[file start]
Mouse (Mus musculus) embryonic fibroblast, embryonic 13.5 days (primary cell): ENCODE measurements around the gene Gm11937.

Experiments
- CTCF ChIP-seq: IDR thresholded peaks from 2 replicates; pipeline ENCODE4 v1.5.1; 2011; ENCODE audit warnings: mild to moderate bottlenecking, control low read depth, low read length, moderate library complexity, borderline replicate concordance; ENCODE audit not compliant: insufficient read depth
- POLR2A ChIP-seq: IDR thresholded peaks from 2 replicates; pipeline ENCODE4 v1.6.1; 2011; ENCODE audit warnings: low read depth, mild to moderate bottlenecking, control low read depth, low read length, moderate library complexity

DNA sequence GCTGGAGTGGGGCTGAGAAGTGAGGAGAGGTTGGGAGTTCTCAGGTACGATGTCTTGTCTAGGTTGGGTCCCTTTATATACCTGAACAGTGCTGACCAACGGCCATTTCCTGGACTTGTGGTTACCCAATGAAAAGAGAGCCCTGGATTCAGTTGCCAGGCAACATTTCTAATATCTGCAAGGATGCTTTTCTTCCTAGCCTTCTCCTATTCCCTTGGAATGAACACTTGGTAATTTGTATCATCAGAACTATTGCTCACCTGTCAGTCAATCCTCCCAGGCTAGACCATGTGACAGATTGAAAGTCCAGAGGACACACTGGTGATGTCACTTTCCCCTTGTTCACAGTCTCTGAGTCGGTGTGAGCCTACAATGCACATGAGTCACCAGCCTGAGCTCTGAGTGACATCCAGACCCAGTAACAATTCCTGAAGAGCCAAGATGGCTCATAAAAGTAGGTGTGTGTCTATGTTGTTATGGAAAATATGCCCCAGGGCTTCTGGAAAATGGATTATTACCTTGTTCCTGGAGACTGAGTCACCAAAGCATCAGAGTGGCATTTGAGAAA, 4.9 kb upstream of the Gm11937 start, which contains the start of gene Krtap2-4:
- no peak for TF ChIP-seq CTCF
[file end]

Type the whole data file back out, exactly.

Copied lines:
Mouse (Mus musculus) embryonic fibroblast, embryonic 13.5 days (primary cell): ENCODE measurements around the gene Gm11937.

Experiments
- CTCF ChIP-seq: IDR thresholded peaks from 2 replicates; pipeline ENCODE4 v1.5.1; 2011; ENCODE audit warnings: mild to moderate bottlenecking, control low read depth, low read length, moderate library complexity, borderline replicate concordance; ENCODE audit not compliant: insufficient read depth
- POLR2A ChIP-seq: IDR thresholded peaks from 2 replicates; pipeline ENCODE4 v1.6.1; 2011; ENCODE audit warnings: low read depth, mild to moderate bottlenecking, control low read depth, low read length, moderate library complexity

DNA sequence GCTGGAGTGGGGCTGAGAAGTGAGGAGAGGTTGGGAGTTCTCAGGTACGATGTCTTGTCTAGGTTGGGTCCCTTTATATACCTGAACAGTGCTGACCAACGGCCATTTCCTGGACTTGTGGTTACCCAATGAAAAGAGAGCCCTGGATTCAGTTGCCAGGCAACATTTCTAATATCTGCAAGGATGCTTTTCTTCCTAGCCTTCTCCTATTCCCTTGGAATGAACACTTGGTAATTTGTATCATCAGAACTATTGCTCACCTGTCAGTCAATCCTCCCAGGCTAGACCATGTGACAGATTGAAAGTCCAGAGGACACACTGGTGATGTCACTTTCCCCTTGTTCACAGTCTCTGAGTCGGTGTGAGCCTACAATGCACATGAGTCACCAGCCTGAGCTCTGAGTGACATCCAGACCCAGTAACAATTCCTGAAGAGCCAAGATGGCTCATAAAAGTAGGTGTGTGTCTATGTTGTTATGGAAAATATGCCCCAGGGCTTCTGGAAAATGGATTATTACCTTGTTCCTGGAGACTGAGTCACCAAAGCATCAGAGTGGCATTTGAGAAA, 4.9 kb upstream of the Gm11937 start, which contains the start of gene Krtap2-4:
- no peak for TF ChIP-seq CTCF